Copepods feed on microscopic algae and in turn serve as food for millions of other invertebrates and fish. Interestingly, several planktonic species live at different depth in the water column as they progress through their life cycle. For example, an adult Neocalanus plumchrus moves from surface water down to 400 m over the summer and winter, and releases eggs at approximately 300 m in early spring. As they progress through metamorphosis they gradually approach surface waters.
Copepods have two swimming speeds. The first is slow, steady, and accomplished using their mouthparts. The second looks like a succession of jumps separated by stillness. This jumpy form of swimming in accomplished by the appendages on the thorax. Planktonic copepods have been shown to collect and handle particles in a most interesting way (Koehl and Stickler, 1981) necessary because of their small size and interaction with the water they live in.
The feeding mechanism of a copecod. Base photo courtesy of Uwe Kils.
The question of resource partitioning often arises when considering copepod ecology. Many copepod species are often found in the same area and in very high numbers. How are so many species able to survive in the same area, all sharing the same resources without one species out competing the rest? Three basic suggestions have arisen to explain this mixing of abundant species. First it is suggested that because many are different sizes they are eating other foods. Second, it is suggested that each copepod species will distribute itself at different depths in the water column at different times so that they do not occur in the same water depths at the same times. Lastly, it is suggested copepod species distribute themselves in time or seasonally. This is seen when species reproduce at different times of the year or when different cues are used to determine reproduction. This question is called the paradigm of the plankton.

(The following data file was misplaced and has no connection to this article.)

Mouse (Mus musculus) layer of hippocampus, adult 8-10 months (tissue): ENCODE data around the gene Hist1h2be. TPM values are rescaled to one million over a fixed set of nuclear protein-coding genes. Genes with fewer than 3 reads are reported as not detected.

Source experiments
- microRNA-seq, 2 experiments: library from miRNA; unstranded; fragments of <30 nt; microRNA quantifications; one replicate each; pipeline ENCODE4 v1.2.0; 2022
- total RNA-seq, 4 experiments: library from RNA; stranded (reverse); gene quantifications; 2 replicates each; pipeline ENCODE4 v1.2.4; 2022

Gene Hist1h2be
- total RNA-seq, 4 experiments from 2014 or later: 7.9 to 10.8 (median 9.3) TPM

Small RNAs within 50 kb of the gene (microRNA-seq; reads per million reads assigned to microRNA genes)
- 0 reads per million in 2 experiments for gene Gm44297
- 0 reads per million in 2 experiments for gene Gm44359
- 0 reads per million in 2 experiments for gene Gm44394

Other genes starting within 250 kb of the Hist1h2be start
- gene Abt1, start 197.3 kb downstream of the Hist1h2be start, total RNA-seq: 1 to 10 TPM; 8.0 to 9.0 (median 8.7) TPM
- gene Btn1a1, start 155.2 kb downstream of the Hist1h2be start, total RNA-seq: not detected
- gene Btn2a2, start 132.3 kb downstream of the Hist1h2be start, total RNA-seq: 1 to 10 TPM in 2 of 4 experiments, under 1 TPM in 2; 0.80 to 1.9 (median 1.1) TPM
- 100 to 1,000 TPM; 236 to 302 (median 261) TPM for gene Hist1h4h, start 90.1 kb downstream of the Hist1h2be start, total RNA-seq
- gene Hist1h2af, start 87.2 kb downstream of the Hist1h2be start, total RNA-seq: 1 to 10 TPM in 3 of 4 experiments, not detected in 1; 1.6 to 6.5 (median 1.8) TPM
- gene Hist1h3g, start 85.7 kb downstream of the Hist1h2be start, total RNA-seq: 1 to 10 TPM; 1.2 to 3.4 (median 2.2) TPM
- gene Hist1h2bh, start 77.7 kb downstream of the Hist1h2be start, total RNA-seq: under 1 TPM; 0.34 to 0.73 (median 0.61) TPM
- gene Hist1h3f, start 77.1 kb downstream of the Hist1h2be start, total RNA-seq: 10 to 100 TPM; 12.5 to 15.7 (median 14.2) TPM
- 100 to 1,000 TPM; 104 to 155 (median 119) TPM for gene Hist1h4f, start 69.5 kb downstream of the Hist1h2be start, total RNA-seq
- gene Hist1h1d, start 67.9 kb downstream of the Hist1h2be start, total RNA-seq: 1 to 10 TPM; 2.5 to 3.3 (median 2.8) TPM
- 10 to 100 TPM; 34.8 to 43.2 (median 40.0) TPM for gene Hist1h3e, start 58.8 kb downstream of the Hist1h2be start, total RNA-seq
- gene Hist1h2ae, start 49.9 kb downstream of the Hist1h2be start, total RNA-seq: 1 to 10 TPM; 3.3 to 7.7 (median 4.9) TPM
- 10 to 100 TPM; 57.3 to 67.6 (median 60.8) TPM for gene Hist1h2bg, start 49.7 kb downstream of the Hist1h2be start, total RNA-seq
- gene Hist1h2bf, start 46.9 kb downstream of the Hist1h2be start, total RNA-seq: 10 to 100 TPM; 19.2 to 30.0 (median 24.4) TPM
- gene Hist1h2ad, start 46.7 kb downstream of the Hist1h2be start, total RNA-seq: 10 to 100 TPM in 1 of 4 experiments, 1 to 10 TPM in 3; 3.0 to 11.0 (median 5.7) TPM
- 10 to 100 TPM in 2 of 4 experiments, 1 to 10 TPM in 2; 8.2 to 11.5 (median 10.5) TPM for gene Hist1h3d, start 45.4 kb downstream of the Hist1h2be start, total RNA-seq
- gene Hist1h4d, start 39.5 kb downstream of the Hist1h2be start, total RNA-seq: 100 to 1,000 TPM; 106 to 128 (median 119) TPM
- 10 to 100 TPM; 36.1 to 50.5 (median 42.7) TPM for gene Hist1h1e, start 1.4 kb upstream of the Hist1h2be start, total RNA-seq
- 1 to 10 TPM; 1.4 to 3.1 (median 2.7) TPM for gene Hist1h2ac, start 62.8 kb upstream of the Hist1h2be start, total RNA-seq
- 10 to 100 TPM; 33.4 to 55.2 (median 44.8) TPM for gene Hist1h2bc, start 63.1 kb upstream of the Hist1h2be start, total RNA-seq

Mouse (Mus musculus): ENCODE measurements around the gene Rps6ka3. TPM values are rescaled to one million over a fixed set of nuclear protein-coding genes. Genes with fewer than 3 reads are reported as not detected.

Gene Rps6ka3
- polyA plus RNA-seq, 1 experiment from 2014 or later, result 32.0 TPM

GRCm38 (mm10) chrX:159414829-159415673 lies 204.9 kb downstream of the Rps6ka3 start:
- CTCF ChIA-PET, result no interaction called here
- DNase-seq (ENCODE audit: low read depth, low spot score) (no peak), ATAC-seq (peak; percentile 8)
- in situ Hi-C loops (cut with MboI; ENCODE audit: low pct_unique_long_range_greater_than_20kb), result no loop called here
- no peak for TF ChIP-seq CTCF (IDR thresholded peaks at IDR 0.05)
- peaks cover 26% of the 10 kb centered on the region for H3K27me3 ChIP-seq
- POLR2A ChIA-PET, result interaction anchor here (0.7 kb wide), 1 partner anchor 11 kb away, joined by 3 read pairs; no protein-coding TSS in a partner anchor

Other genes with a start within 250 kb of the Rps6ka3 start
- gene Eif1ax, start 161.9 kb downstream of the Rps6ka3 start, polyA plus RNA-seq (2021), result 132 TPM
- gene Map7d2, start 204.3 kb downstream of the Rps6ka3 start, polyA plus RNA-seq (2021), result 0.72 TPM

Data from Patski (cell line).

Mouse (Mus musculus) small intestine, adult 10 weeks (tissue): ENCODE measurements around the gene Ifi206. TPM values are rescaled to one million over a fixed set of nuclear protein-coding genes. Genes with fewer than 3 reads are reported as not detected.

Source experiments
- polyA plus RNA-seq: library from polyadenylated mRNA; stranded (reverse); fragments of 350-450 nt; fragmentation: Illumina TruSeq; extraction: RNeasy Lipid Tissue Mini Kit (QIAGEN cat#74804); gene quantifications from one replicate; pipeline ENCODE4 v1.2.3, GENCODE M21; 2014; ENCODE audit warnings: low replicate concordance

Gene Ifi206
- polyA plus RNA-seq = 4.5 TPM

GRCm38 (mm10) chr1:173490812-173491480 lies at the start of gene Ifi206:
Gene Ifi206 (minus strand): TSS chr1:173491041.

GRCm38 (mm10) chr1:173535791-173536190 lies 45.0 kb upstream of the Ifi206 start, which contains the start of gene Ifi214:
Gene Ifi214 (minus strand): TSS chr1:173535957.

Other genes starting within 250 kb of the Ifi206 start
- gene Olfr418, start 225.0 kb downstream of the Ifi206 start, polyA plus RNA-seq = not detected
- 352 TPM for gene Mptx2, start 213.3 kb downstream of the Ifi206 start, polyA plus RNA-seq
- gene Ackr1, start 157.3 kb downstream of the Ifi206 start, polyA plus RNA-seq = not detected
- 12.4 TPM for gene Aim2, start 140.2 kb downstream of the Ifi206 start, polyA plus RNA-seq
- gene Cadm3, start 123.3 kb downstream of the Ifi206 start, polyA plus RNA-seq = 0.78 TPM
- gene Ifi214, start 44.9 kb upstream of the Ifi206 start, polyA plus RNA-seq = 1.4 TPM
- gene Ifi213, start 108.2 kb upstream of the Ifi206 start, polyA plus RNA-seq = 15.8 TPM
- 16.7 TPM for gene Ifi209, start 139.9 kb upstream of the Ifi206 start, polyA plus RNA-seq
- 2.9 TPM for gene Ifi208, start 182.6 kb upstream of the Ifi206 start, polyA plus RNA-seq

Gotto, R. V. 1979. The association of copepods with marine invertebrates. Adv. Mar. Biol. 16: 1-109.
Kabata, Z. 1981. Copepoda parasitic on fishes: problems and prespectives. Adv. Parasitol. 19: 1-71.
Koehl, M. A. R. and J. R. Stickler. 1981. Copepod feeding currents: food capture at low Reynolds number. Limnol. Oceanogr. 26: 1062-1073.